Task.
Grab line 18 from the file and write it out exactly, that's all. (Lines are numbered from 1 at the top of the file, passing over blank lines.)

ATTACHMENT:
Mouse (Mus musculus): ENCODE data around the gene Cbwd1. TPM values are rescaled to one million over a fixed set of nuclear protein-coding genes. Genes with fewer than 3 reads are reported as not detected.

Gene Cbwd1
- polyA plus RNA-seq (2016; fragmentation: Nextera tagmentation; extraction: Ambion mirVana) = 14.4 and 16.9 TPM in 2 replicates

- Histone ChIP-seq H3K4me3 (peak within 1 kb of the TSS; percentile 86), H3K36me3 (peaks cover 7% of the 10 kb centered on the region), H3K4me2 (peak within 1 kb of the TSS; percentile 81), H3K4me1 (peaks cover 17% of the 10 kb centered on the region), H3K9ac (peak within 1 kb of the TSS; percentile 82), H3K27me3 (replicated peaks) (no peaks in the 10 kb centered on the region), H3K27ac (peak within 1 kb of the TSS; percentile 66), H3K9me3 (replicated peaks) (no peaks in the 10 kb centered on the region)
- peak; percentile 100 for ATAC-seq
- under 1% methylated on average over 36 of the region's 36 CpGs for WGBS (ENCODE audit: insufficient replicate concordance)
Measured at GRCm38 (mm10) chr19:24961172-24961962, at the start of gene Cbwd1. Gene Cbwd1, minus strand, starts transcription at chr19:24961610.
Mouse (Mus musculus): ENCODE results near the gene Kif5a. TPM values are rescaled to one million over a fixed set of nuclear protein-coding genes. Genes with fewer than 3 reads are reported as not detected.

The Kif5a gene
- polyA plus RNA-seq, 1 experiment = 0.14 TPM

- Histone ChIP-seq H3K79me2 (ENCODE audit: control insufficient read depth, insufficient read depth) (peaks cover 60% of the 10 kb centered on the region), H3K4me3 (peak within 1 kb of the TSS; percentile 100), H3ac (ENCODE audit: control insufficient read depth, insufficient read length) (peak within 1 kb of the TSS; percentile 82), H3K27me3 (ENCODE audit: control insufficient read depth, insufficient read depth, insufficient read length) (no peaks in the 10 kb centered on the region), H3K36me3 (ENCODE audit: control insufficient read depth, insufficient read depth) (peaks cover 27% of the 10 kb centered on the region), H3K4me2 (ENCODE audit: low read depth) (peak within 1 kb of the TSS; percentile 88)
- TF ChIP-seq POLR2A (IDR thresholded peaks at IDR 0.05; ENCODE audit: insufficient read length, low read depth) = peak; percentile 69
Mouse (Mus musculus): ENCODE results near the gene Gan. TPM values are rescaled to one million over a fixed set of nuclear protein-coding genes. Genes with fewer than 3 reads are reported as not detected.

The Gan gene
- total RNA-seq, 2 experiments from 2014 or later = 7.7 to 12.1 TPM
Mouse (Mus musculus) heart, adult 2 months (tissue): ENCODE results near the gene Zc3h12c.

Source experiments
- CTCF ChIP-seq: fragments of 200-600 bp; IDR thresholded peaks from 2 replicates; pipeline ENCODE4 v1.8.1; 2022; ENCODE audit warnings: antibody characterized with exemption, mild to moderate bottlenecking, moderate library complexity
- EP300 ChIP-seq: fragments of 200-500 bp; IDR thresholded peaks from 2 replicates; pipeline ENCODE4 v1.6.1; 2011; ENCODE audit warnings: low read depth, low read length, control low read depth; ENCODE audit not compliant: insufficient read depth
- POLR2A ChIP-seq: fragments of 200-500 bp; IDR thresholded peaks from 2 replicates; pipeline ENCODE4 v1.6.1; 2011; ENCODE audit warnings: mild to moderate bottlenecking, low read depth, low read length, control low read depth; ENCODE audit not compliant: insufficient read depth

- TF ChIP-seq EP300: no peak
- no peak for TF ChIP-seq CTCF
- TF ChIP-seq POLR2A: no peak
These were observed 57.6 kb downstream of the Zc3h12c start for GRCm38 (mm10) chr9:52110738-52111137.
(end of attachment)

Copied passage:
- CTCF ChIP-seq: fragments of 200-600 bp; IDR thresholded peaks from 2 replicates; pipeline ENCODE4 v1.8.1; 2022; ENCODE audit warnings: antibody characterized with exemption, mild to moderate bottlenecking, moderate library complexity